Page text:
International courts and tribunals now operate globally and in several world regions, playing significant roles in international law and global governance. However, these courts vary significantly in terms of their practices, procedures, and the outcomes they produce. Why do some international courts perform better than others? Which factors affect the outcome of these courts and tribunals? The Performance of International Courts and Tribunals is an interdisciplinary study featuring approaches, methods and authorship from law and political science, which proposes the concept of performance to describe the processes and outcomes of international courts. It develops a framework for evaluating and explaining performance by offering a broad comparative analysis of international courts, covering several world regions and the areas of trade, investment, the environment, human rights and criminal law, and offers interdisciplinary accounts to explain how and why international court performance varies.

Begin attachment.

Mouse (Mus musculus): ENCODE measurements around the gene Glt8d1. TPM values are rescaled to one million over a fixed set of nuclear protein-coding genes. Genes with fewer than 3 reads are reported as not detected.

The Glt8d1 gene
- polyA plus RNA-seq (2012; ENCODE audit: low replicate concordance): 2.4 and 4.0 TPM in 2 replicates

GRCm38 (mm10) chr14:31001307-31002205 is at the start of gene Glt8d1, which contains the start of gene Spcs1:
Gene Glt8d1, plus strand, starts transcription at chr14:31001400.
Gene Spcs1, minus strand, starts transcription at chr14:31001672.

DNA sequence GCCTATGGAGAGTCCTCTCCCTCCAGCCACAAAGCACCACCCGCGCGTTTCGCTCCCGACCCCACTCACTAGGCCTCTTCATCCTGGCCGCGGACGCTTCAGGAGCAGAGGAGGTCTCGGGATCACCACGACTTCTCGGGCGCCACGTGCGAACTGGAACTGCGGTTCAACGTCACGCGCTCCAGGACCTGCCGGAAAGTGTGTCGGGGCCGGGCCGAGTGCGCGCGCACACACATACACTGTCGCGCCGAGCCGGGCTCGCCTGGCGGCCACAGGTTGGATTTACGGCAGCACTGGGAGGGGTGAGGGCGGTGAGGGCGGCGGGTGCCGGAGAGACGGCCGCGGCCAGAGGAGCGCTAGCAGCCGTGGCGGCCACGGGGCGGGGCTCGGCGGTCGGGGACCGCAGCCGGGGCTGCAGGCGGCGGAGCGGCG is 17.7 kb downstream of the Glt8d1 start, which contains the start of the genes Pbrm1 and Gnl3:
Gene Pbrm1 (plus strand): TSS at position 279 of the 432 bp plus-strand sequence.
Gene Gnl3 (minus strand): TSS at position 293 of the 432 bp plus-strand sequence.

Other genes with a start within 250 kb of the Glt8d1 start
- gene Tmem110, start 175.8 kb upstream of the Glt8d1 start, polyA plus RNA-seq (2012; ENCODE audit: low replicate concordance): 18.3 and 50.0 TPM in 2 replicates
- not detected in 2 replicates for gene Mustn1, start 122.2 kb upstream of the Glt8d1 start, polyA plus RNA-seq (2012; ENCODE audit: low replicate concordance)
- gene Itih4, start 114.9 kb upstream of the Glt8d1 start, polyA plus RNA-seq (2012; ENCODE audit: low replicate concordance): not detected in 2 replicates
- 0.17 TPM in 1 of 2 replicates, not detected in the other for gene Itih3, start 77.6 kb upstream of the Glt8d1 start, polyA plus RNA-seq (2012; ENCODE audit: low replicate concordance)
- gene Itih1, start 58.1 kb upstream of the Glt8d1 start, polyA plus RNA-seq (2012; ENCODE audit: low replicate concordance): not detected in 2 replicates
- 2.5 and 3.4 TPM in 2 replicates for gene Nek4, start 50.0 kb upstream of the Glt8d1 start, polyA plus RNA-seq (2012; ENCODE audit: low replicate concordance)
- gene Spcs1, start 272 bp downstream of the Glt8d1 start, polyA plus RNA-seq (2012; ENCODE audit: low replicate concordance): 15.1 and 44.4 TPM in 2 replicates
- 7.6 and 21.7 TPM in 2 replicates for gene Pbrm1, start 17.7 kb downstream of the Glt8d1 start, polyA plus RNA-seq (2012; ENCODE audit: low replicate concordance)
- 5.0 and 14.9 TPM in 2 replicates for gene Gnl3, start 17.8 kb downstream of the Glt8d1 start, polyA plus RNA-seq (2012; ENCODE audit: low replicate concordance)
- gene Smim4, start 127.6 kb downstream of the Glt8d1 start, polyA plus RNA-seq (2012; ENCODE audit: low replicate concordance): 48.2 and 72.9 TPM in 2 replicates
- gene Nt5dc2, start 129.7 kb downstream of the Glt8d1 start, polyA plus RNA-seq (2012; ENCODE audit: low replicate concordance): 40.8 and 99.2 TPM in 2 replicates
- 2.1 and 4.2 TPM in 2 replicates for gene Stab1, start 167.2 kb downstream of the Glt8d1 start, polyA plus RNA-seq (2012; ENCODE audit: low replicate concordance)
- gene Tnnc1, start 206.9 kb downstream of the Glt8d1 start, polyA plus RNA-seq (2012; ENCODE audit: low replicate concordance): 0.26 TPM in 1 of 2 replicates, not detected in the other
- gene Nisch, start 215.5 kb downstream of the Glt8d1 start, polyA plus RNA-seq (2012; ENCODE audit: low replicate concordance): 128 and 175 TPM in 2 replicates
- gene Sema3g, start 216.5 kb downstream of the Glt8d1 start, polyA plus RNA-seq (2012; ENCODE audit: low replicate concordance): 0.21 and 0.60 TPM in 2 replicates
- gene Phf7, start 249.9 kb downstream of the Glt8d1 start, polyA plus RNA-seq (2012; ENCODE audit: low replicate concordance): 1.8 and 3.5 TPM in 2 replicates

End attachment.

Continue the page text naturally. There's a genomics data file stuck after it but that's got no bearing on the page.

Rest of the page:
Introduction; 1. A framework for evaluating the performance of international courts and tribunals Theresa Squatrito, Oran R. Young, Andreas Follesdal and Geir Ulfstein; Part I: 2. Court performance within the multilateral trade regime Cosette D. Creamer and Anton Strezhnev; 3. The performance of investment treaty arbitration Daniel Behn; 4. Performance of regional human rights courts Dinah Shelton; 5. Performance of international criminal courts and tribunals Nobuo Hayashi; Part II: 6. Assessing the international criminal court Hyeran Jo, Mitchell Radtke and Beth A. Simmons; 7. How the fragmentation of the international judiciary affects the performance of international judicial bodies Benjamin Faude; 8. International judicial performances and the performance of international courts Jeffrey L. Dunoff and Mark A. Pollack; 9. International courts' socialization strategies for actual and perceived performance Nicole De Silva; 10. What happens after a judgment is given? Judgment compliance and the performance of international courts and tribunals Chiara Giorgetti; 11. Problem-solving structure and international courts and tribunals: lessons from the study of international regimes Steinar Andresen; Part III: 12. Measurement and methods: opportunities for future research Theresa Squatrito; 13. What we know so far Oran R. Young, Theresa Squatrito, Andreas Follesdal and Geir Ulfstein.